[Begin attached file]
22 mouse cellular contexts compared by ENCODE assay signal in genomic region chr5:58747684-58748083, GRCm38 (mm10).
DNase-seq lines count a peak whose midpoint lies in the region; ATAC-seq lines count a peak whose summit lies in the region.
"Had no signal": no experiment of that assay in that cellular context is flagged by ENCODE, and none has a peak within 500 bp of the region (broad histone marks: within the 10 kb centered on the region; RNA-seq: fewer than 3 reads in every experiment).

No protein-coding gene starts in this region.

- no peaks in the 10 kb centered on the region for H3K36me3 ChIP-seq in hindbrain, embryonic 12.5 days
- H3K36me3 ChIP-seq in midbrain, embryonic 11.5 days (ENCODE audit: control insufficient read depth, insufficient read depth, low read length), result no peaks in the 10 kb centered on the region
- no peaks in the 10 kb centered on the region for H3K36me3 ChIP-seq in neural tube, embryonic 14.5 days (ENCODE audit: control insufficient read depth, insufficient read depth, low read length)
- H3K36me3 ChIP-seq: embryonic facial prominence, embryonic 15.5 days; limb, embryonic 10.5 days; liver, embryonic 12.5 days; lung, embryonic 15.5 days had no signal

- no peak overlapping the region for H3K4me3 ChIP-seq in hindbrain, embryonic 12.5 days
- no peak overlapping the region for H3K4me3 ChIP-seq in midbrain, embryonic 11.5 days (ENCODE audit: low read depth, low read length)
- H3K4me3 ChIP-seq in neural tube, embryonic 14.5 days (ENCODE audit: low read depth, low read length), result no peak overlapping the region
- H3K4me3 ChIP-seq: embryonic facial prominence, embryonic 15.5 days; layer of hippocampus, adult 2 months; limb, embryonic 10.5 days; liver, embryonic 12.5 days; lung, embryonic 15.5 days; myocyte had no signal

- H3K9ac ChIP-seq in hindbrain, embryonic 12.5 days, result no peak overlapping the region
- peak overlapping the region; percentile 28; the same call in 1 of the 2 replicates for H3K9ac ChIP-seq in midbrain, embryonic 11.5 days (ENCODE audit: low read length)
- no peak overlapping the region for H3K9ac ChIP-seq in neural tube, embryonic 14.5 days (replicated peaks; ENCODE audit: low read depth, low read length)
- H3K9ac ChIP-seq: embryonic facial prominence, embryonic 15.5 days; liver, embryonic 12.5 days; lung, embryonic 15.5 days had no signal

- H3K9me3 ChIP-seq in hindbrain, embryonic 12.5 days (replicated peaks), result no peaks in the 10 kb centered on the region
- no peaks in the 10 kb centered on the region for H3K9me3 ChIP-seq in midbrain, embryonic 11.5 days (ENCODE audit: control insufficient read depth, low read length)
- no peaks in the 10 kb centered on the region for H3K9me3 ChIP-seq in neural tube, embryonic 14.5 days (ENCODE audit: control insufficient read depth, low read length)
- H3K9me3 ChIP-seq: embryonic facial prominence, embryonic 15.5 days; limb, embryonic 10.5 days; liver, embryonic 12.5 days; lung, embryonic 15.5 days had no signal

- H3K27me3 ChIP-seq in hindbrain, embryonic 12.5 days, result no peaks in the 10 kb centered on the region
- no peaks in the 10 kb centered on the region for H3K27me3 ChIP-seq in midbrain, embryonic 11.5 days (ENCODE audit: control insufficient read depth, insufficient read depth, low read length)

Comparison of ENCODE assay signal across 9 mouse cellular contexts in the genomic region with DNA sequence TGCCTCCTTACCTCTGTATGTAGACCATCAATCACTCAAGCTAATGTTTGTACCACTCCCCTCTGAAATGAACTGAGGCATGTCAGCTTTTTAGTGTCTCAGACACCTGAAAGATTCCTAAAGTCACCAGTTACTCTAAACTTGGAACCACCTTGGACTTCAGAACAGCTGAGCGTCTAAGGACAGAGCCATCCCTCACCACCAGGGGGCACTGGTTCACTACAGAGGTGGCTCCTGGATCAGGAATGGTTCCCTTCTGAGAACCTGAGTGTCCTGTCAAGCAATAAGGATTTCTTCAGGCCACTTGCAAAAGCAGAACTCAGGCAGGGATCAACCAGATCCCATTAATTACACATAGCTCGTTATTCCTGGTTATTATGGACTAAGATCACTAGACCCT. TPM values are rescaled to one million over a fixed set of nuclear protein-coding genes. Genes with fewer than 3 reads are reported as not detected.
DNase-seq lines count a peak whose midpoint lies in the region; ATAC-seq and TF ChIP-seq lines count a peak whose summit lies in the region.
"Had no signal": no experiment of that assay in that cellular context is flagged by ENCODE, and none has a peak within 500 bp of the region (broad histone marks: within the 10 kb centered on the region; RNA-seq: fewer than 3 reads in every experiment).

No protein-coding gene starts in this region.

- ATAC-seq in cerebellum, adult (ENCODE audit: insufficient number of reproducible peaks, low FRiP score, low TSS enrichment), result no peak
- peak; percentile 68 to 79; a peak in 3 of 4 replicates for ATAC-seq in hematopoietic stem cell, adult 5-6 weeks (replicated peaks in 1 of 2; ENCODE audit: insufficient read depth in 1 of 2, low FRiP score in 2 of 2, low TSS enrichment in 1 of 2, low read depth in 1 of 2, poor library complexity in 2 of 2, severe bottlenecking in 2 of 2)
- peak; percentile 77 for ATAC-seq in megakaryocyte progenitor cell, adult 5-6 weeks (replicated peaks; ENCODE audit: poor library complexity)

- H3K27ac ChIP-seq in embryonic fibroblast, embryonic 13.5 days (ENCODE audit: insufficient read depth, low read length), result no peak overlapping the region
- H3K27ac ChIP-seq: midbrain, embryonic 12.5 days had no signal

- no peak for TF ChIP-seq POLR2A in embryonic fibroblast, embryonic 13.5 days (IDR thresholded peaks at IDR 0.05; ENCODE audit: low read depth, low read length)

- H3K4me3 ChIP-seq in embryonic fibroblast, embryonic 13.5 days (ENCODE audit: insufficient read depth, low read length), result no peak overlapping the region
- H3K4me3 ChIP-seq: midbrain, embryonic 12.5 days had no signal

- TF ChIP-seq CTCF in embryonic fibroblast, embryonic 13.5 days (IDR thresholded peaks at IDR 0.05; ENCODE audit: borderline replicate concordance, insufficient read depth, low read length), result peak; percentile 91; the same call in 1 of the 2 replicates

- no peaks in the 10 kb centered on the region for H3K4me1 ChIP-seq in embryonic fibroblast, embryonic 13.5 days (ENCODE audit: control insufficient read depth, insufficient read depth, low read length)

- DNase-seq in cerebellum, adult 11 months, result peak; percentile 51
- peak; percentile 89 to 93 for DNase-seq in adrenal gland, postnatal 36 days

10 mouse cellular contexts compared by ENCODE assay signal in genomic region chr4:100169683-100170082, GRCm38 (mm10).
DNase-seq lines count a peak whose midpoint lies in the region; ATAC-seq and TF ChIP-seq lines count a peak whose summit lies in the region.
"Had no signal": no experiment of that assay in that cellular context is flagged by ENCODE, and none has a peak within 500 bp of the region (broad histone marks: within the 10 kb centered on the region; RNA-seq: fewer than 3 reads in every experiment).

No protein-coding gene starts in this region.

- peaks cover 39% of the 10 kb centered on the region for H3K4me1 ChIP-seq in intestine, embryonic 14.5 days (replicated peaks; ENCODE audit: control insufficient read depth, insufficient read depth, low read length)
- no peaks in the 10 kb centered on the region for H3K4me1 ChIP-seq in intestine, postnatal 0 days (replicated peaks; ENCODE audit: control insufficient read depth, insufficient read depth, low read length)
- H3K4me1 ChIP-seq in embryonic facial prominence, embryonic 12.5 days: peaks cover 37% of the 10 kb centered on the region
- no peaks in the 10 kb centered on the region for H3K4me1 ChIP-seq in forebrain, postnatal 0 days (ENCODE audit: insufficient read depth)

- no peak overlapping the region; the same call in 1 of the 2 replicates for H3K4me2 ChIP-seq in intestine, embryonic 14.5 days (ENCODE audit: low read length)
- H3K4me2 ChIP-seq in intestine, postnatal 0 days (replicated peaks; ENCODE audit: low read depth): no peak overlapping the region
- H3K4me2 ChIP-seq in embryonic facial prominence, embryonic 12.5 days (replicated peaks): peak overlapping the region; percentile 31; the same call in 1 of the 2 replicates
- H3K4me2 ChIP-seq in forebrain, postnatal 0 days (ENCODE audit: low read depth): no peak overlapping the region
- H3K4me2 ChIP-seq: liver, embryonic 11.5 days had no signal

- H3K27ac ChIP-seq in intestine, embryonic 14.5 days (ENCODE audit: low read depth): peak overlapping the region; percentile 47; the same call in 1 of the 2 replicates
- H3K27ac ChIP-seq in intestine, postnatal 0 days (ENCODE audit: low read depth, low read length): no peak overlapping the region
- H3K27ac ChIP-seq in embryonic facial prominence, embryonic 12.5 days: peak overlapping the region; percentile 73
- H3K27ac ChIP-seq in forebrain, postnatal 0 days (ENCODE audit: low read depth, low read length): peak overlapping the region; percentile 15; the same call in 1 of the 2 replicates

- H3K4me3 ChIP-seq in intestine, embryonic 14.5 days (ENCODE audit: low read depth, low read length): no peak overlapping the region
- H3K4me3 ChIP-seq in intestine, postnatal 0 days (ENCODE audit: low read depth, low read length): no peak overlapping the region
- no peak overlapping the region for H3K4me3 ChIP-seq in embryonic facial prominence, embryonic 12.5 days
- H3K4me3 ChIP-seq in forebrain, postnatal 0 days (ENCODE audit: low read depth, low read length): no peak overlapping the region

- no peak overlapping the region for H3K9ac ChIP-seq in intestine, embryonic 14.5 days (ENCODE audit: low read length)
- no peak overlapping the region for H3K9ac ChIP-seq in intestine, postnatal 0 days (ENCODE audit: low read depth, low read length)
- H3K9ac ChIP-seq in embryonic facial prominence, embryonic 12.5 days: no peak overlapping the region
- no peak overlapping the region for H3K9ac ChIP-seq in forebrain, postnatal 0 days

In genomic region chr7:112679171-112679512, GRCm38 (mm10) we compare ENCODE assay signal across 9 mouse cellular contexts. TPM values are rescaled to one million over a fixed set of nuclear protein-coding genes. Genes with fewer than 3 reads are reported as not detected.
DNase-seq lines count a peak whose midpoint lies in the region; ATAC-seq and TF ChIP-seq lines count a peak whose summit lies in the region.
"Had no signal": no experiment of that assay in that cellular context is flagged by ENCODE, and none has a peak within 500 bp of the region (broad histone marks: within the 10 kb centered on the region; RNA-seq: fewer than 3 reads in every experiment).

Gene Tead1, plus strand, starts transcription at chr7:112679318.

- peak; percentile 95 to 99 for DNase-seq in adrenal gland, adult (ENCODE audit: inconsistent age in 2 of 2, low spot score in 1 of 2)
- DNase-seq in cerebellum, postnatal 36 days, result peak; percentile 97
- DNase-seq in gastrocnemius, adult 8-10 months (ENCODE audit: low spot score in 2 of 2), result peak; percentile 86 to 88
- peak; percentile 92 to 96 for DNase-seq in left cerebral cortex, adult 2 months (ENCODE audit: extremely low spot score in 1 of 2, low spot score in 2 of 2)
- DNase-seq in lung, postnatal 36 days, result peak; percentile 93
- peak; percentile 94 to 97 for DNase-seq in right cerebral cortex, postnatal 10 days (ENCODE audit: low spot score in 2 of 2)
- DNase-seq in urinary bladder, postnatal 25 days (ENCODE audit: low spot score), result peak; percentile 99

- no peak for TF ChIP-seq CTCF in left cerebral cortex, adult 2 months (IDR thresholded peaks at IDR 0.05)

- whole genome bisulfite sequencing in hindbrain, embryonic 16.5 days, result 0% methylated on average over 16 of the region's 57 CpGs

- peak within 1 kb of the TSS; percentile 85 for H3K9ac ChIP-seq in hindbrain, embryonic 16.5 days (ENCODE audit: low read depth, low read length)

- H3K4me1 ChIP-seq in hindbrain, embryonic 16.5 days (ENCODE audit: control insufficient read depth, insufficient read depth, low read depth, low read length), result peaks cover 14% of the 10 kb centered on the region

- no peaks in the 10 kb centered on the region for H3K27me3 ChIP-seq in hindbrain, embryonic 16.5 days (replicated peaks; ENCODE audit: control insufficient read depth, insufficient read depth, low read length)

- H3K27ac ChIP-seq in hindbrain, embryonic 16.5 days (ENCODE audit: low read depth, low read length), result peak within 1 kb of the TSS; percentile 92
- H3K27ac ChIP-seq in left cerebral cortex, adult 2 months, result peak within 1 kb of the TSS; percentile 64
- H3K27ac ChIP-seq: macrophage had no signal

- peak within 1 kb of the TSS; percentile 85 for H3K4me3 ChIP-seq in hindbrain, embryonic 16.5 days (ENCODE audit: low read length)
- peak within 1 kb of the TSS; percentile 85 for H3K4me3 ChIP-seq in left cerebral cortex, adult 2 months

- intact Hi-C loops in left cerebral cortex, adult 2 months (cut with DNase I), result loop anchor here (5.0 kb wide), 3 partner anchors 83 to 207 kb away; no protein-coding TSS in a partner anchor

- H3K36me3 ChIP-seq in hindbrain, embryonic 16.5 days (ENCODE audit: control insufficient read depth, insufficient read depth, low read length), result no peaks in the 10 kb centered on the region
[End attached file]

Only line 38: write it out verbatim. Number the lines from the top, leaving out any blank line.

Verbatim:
- peak; percentile 89 to 93 for DNase-seq in adrenal gland, postnatal 36 days